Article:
Monday, 3 September 2018

Movie Review: The Paper Chase (1973)


A classroom drama, The Paper Chase creates an intriguing premise within a haughty academic milieu, but fails to properly develop its own thesis.

At Harvard University, Hart (Timothy Bottoms ) is a first year law student. In the Contracts Law class of the legendary Professor Kingsfield (John Houseman), he quickly realizes how tough the year will be. Kingsfield uses the Socratic method to probe his students' knowledge, and the underprepared are immediately exposed. Hart joins a study group pulled together by Ford (Graham Beckel), and including the pompous Bell (Craig Richard Nelson) and the uncertain Brooks (James Naughton), who possesses a photographic memory but weak analytical skills.

Hart works hard and starts to impress in Kingsfield's class. He also meets and starts a relationship with the carefree Susan (Lindsay Wagner), although he is warned that a distracting romance is the worst thing for any first year law student. With several of the class members struggling to keep up, Hart uncovers Susan's secret, further complicating his progress.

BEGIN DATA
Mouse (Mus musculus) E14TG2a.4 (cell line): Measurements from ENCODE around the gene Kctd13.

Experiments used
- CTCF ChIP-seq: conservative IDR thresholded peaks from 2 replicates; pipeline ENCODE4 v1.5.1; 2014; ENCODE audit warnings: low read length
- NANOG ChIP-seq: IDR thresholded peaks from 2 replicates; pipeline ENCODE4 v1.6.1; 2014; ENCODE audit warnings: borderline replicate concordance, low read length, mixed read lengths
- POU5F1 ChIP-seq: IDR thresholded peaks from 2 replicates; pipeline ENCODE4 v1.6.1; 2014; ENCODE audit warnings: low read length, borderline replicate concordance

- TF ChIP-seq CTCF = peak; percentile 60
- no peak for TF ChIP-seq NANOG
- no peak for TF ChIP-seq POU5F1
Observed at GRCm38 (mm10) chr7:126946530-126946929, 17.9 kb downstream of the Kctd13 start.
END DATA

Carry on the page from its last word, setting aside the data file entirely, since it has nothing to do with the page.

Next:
Directed and written by James Bridges as an adaptation of the novel by John Jay Osborn Jr., The Paper Chase enjoys an engaging opening third. Bridges creates rich Ivy League campus surroundings where bright minds come to prosper, and even the most intelligent students from around the country will be challenged. The Kingsfield classroom scenes are stirring, and convey the sense of dread mixed with excitement as a fabled professor, an institution himself, sinks his teeth into a new group of recruits.

When the film moves away from the learning sessions and into the parallel on-campus lives of the students, The Paper Chase loses momentum. Hart himself is a bit of an empty vessel, and the study circle group members are sketched in with the broadest of strokes. The romance side-plot between Hart and Susan develops too quickly, as they are in bed and proclaimed as a couple before any sparks are lit, creating no emotional buffer to fall back upon when Susan reveals her secrets.

The movie crackles back to life whenever Kingsfield comes back to the screen. The contemptuous professor gradually turns the boys into men, training their minds in readiness for a career full of nimble arguing. In the process he earns their respect, and transforms from a symbol of fear to a respected mentor. John Houseman earned the Best Supporting Actor Academy Award for a domineering performance.

Like many first year students, The Paper Chase toils towards the end of the academic year. Subsidiary plot points about Kingsfield's old student notes, Brooks' struggles to keep up, and Hart accepting a side-assignment half-heartedly float in and out as isolated chapters and mostly get in the way. The film shines in the company of the Professor, but slacks off between classes.






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